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Ousted Recording Academy CEO Files Discrimination Charge

Deborah Dugan, the first female chief executive of the Recording Academy has filed a charge of discrimination with the Equal Employment Opportunity Commission. According to media reports, the charge reflects egregious accusations against the Academy. Dugan has asserted that the former male CEO, Neil Portnow, raped a female artist (a fact she learned after her hire), that she was pressured to hire Portnow as a consultant by the Board, and that she herself was sexually harassed by the Academy’s general counsel and former board chair, Joel Katz. She claims that Katz tried to “kiss her” and suggested that they “spend time together.” Dugan described the Academy as a “boys’ club” where men gathered and women are disadvantaged. Dugan had only been in the position since August and was placed on administrative leave just ten days before the Grammy Awards were set to air. Last month, Dugan had committed to a major restructuring of the Grammys to meet goals for increased gender and racial diversity in the awards process.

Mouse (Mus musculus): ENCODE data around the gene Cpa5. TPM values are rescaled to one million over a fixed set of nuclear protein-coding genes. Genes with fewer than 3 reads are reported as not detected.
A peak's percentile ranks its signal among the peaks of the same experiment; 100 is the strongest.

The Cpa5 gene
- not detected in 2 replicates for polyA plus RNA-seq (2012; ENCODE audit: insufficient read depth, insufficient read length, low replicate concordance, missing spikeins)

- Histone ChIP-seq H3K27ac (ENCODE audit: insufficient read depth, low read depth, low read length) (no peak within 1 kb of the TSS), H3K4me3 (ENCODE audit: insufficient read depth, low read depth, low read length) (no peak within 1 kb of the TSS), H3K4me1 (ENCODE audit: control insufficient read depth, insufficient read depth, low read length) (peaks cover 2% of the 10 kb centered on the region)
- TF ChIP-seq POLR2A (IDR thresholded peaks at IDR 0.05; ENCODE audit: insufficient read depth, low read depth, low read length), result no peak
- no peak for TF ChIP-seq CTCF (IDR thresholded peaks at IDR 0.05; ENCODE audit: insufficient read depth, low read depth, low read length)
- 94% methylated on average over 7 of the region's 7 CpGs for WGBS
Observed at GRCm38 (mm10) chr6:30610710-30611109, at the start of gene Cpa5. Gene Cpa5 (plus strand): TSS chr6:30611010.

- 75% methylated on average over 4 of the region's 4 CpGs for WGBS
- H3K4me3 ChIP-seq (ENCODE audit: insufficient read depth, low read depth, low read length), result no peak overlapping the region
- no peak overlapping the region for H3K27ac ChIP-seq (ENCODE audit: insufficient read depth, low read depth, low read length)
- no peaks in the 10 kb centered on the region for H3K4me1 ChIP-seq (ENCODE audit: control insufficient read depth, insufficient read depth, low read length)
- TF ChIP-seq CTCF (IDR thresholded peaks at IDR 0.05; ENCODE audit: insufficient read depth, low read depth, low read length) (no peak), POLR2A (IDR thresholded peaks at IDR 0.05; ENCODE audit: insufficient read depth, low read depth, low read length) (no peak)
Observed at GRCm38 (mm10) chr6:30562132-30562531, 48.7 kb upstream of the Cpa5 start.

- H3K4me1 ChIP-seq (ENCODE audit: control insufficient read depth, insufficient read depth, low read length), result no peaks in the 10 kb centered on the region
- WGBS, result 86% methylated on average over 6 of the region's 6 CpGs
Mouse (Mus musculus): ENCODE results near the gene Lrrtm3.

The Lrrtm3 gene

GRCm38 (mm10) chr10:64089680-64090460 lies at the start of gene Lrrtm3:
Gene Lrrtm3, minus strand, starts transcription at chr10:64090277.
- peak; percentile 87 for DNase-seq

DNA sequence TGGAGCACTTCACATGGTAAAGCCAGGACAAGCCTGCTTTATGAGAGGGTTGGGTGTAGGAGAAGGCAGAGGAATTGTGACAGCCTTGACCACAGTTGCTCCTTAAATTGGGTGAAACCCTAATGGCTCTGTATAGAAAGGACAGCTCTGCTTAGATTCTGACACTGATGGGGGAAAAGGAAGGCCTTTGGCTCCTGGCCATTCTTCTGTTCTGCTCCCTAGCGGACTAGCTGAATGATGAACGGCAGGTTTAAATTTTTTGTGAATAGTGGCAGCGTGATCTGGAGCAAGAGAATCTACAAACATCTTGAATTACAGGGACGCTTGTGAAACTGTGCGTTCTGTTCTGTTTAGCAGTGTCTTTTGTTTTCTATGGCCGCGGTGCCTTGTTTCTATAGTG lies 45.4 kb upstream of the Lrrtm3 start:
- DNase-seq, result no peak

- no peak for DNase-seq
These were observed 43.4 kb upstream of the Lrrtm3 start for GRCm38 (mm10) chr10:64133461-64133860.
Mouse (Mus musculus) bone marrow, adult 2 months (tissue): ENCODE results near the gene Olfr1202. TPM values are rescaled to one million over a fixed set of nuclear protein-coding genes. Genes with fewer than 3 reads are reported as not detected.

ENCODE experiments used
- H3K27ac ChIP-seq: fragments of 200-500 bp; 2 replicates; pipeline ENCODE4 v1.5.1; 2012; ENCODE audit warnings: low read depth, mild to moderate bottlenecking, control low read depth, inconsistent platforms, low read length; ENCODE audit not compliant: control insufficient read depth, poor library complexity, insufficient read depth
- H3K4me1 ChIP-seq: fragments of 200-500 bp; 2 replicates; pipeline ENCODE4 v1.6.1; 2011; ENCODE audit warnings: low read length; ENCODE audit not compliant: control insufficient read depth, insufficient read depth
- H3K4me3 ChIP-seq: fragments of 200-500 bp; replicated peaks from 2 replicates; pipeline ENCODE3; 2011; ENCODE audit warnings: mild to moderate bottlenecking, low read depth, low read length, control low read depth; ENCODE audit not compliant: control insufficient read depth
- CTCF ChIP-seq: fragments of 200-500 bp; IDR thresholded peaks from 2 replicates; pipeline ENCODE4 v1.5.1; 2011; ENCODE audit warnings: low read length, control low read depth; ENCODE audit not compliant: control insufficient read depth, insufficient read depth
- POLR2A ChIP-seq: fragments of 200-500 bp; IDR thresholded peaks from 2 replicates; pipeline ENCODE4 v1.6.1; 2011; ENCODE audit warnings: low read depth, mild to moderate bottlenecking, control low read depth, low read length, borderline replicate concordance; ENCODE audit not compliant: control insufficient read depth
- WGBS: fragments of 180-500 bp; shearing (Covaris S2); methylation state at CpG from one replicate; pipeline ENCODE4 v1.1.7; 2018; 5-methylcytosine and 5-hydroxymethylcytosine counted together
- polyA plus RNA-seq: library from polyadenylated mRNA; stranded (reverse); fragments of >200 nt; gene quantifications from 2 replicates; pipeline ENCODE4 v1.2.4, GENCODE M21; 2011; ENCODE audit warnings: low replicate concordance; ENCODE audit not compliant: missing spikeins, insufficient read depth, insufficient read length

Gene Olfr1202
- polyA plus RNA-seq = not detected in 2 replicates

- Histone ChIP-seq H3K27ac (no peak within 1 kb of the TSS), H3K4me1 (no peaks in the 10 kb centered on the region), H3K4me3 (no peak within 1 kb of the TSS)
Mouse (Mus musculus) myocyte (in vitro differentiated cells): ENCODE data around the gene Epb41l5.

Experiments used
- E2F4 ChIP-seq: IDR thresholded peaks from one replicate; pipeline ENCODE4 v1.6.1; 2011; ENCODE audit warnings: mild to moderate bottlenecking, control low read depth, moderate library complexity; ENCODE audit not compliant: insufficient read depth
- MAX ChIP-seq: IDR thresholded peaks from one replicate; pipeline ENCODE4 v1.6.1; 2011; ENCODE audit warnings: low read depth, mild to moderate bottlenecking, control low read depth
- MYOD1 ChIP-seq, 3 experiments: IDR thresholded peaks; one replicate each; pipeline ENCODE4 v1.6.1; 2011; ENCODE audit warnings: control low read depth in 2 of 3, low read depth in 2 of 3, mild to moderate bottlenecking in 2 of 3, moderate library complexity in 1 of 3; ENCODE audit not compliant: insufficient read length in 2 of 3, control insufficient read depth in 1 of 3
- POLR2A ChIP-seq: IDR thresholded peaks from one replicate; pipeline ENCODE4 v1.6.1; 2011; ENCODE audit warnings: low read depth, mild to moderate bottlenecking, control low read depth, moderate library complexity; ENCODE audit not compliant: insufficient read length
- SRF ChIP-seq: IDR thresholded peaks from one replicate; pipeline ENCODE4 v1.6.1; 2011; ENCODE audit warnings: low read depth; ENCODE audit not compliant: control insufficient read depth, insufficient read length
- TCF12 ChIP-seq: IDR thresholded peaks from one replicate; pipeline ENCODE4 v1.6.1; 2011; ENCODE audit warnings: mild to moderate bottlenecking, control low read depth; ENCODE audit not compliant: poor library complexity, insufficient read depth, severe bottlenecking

The Academy has responded, claiming that a female employee had brought forward allegations that Dugan had created a “toxic and intolerable” work environment. She was accused of being a bully. Katz and Portnow have denied the charges against them, calling them “inaccurate” and “false.” Portnow states that an investigation has already been conducted into the allegations and that he was “completely exonerated.” Katz similarly denies that charges of harassment, alleging that their meeting was professional and productive.